ASP.NET: First Impressions
Admittedly, I haven't really got too far into ASP.NET (core). I've only gone through the first few tutorials or so, and based on what I've found so far, I've decided that it warrants a full first impressions blog post.
ASP.NET is fascinating, because it takes the design goals centred around developer efficiency and combines them with the likes of PHP to provide a framework with which one can write a web-server. Such a combination makes for a promising start - providing developers with everything they need to rapidly create a web-based application that's backed by any one of a number of different types of database.
Coming part-and-parcel with the ASP.NET library comes Entity Framework. It's purpose is to provide an easy mechanism by which developers can both create and query a database. I haven't really explored it much, but it appears to perform this task well.
If I were to criticise it, I'd probably say that the existing tutorials on how to use it are far too Windows and Visual Studio-oriented. Being a Linux user, I found it somewhat of a challenge to wade though the large amount of Visual Studio-specific parts of the tutorial and piece together how it actually works - independently of the automatic code generators built-in to Visual Studio.
This criticism, I've found is a running theme throughout ASP.NET and ASP.NET Core. Even in the official tutorials (which, although they say you can use Visual Studio Code on macOS and Linux, don't actually make any accommodations for users of anything other than Visual Studio), it leans heavily on the inbuilt code and template generators - choosing to instruct you on how to make the absolute minimum amount of changes to the templates provided in order to achieve the goal of the tutorial.
This, unfortunately, leaves the reader wondering precisely how ASP.NET core works under the hood. For example, what does
services.AddDefaultIdentity<IdentityUser>().AddEntityFrameworkStores<ApplicationDbContext>(); do? Or what's an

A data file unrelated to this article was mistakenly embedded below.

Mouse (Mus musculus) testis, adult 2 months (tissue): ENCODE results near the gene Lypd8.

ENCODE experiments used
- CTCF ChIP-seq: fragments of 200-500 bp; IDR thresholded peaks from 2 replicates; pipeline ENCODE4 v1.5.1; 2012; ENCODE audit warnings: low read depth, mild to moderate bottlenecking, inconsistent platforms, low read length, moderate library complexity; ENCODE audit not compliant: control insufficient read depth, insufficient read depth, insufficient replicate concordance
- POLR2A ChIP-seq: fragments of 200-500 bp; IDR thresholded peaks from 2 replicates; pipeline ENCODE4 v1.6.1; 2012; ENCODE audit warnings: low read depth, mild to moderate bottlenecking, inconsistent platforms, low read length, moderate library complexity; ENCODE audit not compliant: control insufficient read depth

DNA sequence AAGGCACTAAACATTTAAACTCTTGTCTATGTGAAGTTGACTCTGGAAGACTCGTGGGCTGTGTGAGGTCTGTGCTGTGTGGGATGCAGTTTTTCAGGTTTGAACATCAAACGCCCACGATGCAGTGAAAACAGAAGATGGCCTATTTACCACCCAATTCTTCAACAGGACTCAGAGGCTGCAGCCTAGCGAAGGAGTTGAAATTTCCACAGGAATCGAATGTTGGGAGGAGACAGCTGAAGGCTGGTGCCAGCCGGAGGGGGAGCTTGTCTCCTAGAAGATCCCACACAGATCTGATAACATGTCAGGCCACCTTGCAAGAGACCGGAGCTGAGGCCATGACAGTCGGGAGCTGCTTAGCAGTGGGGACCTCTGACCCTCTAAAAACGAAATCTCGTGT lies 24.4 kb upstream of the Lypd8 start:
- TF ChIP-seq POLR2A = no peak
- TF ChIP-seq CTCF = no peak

IdentityUser, and how do I customise it? Why isn't ASP.NET just a NuGet package I can import? None of these things are explained.
Being the kind of person who works from the ground up, I'm increasingly finding the "all that matters is that it works" approach taken by ASP.NET to, ironically enough, ease the experience for developers new to the library, rather frustrating. For me, it's hard to work with something if I don't understand what it does and how it works - so a tutorial that leans heavily on templates and scaffolding (don't even get me started on that) confusing and unhelpful.
To an extent, I can compare my experience starting out with ASP.NET with my experience starting out with Android development in Java. Both experiences were rather painful, and both experiences were unpleasant because of the large amount of pre-generated template code.
Having said this, in Java's case, there was the additional pain from learning a new language (even if it is similar to C♯), and the irritation in keeping a constant balance between syntax errors from not catching an exception, and being unable to find a bug because it's actually an exception that's been eaten somewhere that I can't see.
Although ASP.NET doesn't have terrible exception handling rules, it does have it's fair share of issues. It's equivalent, I guess, would be the number of undocumented and difficult-to-search bugs and issues one encounters when setting it up for the first time - both on Windows (with Microsoft's own Visual Studio!) and on Linux (though, to be fair, it's only .NET Core that has issues here). The complexity of the system and the lack of decent tutorials and documentation result in a confusing and irritating experience trying to get it to work (especially on Windows).
In conclusion, I'm finding ASP.NET to be a failed attempt at bringing the amazing developer efficiency from .NET to web development, but I suspect that this is largely down to me being inexperienced with it. Hampered by unhelpful tutorials, opaque black-boxed frameworks with blurred lines between library and template (despite the fact it's apparently open-source), and heavy tie-ins with Visual Studio, I think I'll be using other technologies such as Node.js to develop web-based projects in the future.